August 26, 2008


Homer and His Guide, by William-Adolphe Bouguereau, courtesy of wikipedia. The guide, by the way, was a goat herder.

The theme at Goat Rope these days is the Odyssey of Homer, along with links and comments about current events. If this is your first visit and you like this kind of thing, please click on earlier posts.

Back in the proverbial day, stories like the Odyssey weren't read, they were heard as the songs of traveling bards, probably performed over several evenings. There was no such thing as Netflix in Argos, after all.

The bards often traveled from place to place and sang for their supper, accompanying themselves with the lyre. Interesting etymological note: the word text as in story and textile as in clothing are related as both involve weaving, in the former case with words. My guess is that a bard's performance was more like a poetry recitation accompanied by plucks on the lyre rather than wailing and strumming.

In the Odyssey, which was originally sung by a bard, there is the character of the bard Demodocus, who sings a song within a song. (Nice try, Shakespeare with the Hamlet/play-within-a-play thing, but Homer got there first.) This gives us a chance to see what a live performance might have been like.

After nearly 10 years at war and another 10 in various jams, Odysseus has finally made it to the land of the Phaeacians, who have promised to take him home to Ithaca. In the meantime, they entertain him lavishly with feasts and games. Demodocus is part of the entertainment. Like the Homer of legend, he is blind. Here's his first appearance:

In came the herald now,
leading along the faithful bard the Muse adored
above all others, true, but her gifts were mixed
with good and evil both: she stripped him of sight
but gave the man the power of stirring, rapturous song.

After a decent meal and a drink of wine, Demodocus begins to sing of the war. He is so good that his songs of the Trojan War bring Odysseus to tears as the painful memories return and help to inspire him to reveal his true identity. (Note: Jonathan Shay suggests that the singer is himself a combat veteran, which is one reason why his song rings so true.)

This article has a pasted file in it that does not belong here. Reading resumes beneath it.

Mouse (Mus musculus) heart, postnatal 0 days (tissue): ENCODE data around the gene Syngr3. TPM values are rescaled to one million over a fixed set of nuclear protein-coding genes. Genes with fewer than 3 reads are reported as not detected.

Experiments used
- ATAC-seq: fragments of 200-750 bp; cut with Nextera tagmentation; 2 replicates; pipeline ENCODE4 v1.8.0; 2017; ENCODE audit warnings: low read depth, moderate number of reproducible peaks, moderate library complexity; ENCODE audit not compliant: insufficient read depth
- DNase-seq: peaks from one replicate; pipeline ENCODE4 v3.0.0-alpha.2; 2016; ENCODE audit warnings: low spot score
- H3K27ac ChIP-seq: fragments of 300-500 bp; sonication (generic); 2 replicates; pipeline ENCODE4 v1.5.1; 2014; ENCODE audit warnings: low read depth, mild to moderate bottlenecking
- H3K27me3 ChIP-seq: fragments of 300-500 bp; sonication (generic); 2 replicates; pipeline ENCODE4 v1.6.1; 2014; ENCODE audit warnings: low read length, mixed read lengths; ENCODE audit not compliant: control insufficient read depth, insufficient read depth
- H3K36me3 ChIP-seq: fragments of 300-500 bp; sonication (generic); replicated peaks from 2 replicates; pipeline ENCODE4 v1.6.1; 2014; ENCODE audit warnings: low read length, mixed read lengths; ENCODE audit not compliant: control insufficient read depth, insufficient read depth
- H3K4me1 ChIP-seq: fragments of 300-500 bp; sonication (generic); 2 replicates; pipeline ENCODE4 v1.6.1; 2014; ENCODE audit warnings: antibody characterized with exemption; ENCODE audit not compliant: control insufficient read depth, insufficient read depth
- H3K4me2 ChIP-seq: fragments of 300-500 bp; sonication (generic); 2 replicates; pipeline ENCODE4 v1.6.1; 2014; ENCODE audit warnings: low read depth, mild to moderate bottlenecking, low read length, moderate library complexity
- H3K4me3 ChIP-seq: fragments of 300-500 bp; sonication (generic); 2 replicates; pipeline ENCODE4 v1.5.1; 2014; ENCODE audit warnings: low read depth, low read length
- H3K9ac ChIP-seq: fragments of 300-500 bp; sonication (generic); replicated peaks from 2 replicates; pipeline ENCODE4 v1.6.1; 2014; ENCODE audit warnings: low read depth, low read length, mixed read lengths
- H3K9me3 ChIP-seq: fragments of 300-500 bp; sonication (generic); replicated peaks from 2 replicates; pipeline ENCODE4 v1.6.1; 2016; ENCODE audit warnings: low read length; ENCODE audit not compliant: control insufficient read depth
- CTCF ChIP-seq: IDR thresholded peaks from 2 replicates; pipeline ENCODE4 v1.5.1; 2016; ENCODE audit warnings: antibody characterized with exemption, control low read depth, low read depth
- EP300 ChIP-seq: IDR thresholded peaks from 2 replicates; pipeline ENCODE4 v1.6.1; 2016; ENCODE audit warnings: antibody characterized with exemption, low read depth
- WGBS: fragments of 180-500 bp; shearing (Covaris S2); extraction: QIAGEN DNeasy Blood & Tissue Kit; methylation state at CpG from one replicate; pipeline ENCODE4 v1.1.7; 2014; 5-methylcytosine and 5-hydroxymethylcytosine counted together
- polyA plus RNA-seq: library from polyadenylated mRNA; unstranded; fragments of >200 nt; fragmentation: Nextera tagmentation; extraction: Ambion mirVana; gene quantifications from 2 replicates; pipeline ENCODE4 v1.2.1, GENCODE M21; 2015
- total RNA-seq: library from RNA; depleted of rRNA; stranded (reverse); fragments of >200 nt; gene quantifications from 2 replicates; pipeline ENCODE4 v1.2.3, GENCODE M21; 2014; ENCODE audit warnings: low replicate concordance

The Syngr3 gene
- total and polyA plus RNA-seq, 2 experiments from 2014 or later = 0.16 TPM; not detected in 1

Homer also gave his audience a hint of how a bard was to be treated. A bit later in the story,

...Odysseus carved a strip of loin,
rich and crisp with fat, from the white-tusked board
that still had much meat left, and called the herald over:
"Here, herald, take this choice cut to Demodocus
so he can eat his fill--with warm regards from a man who knows what suffering is...
From all who walk the earth our bards deserve
esteem and awe, for the Muse herself has taught them
paths of song. She loves the breed of harpers."

Nothing like a little self-promotion. And it's only right that those who sing for their supper should get some decent tips. Come to think of it, maybe bloggers of epic themes should too...

STOP THE PRESSES!!!! Stunning new research has found that most teens pick their noses. If we had only known this sooner...

One of the researchers made this priceless remark:

"Some people poke their nose into other people's business. I made it my business to poke my business into other people's noses."

THROUGH THE ROOF. The Christian Science Monitor takes a look at CEO pay.

SPEAKING OF WHICH, the August 25 print issue of Business Week noted that an average S&P 500 CEO would only have had to work three hours in 2007 to "earn" what a minimum wage full time worker would have earned in a year.

HAPPY UP, Y'ALL. Here's another item on the predominantly Buddhist nation of Bhutan's efforts to increase gross national happiness.


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